World Health Organization Turns 75: Theme, History And Significance Of The Day- WHO Calls For Health Equity

World health day: The World Health Organization (WHO) is an independent organisation that works with the UN to promote global health-related concerns. It develops clinical guidelines, studies illnesses, and deals with pandemics, epidemics, and crises like COVID-19. WHO also compiles information on global health problems. World Health Day is observed on April 7 to commemorate the date the WHO was established.

World Health Day 2023: Theme

The WHO celebrates its 75th anniversary this year. World Health Day’s theme, chosen by the WHO as part of the festivities, is “Health for All.” The WHO will reflect on its previous successes in enhancing public health and the quality of life while also examining the current and upcoming health problems.

World Health Day: History

In order to advance global peace, security, and higher living conditions, the United Nations (UN) was established on October 24, 1945. Public health was one of the main components of improved living. An international organisation for health has been proposed by the diplomats who contributed to the founding of the UN. The World Health Organization’s constitution was established on April 7, 1948, making it a reality.

The World Health Assembly (WHA) was established to oversee World Health Organization operations through its member nations. The inaugural WHA meeting was held on July 24, 1948. The WHO was formed by the merger of the International Classification of Diseases (ICD), the Office International d’Hygi√®ne Publique, and the Health Organization of the League of Nations. After amassing sufficient monetary resources, it started operating efficiently in 1951.

Now, the WHO works with governments to improve people’s health and has 194 member states and more than 7,000 employees. The WHO constitution was adopted on January 12, 1948, including India as a member.

World Health Day: Significance

Every year on April 7th, World Health Day raises awareness of the global health problems that people face. It provides information on how to solve concerns with global health as part of the UN’s sustainable development agenda to people, organisations, and governments.

The WHO Calls For Health Equity

Seventy-five years ago, after years of war, the nations of the world agreed to set up a new organisation and “debated and agreed what this organisation would be and do in a document called the Constitution of the World Health Organisation,” the organisation`s Director General, Tedros Adhanom Ghebreyesus, recalled at a press briefing here on Thursday.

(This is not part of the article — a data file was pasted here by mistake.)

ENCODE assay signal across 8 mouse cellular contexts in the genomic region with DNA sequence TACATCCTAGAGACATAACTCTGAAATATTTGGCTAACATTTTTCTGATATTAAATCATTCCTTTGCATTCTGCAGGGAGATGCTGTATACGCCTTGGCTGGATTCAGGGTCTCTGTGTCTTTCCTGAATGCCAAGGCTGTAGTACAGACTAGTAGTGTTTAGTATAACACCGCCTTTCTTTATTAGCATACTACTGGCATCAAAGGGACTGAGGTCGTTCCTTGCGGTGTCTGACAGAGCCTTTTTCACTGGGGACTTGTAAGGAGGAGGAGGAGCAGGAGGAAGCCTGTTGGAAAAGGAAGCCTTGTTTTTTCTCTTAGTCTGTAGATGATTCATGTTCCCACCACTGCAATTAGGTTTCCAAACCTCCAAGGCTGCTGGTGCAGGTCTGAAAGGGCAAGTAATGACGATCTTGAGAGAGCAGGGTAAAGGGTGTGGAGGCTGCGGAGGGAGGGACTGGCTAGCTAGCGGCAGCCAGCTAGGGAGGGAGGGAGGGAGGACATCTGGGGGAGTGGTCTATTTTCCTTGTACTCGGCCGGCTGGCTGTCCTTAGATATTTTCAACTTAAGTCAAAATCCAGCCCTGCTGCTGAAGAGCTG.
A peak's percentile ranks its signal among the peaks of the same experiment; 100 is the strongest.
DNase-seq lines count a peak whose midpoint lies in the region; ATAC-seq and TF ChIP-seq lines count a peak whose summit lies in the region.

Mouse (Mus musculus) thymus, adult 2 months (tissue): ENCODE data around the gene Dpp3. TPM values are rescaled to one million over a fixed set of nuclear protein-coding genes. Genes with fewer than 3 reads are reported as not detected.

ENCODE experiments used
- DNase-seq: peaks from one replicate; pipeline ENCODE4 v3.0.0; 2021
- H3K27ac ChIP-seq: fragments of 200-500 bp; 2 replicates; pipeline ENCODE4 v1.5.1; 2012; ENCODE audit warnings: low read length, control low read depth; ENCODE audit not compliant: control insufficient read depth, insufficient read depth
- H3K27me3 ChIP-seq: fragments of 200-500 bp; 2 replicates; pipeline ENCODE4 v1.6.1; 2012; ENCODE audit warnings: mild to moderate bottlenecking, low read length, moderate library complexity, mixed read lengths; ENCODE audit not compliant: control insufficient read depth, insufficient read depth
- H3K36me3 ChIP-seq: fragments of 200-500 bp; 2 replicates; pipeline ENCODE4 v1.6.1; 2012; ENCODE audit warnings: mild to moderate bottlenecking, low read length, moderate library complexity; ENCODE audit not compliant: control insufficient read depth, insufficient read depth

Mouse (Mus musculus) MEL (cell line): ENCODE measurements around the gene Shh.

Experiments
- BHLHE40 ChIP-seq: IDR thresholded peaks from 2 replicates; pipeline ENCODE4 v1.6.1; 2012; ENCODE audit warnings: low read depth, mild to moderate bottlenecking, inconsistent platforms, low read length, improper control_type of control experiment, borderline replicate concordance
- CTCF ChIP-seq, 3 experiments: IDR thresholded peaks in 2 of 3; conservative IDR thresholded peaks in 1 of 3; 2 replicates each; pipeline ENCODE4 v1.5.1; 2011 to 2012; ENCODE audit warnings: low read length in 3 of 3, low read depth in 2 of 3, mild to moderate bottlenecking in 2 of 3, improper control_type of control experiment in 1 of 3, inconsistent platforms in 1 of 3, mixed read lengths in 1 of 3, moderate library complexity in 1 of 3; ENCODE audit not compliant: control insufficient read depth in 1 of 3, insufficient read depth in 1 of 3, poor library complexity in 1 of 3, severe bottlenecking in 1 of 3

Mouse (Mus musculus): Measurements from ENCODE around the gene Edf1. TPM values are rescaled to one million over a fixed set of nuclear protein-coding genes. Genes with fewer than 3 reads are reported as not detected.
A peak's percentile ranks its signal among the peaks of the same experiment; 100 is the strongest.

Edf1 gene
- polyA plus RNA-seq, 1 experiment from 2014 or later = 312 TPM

“Tomorrow marks the 75th anniversary of the day that the Constitution came into force. It was, and is a landmark document,” he said.

The past decades have witnessed extraordinary progress in protecting people from diseases and destruction, including smallpox eradication, reducing the incidence of polio by 99 per cent, saving millions of lives through childhood immunisation, declines in maternal mortality, and improving health and well-being for millions more, Xinhua news agency reported.

“And for the past three years, the WHO has coordinated the global response to the Covid-19 pandemic — the most severe health crisis in a century. We can`t claim sole credit for these achievements, but we have played a leading role in all of them,” Tedros added.

Despite the achievements, the WHO Chief said that the world is still faced with many old and new challenges, particularly vast inequities in access to health services, major gaps in defence against health emergencies, and threats from health-harming products and the climate crisis.

To meet these challenges, the WHO urges countries to take urgent action to protect, support and expand the health workforce as a strategic priority. To avert a shortage of 10 million health workers globally by 2030, primarily in low and middle-income countries, the WHO recommends that investments in education, skills and decent jobs for health should be prioritised.

It has recently initiated a global education programme on basic emergency care targeting 25 per cent of nurses and midwives in 25 low and middle-income countries by the end of 2025. The programme will provide nurses and midwives with the skills and competencies needed to make a major difference in saving lives.

“The WHO`s own story began 75 years ago, and it is still being written. The challenges we face today are very different to those in 1948, but our vision remains unchanged: the highest possible standard of health, for all people,” Tedros added.

(With inputs from IANS)

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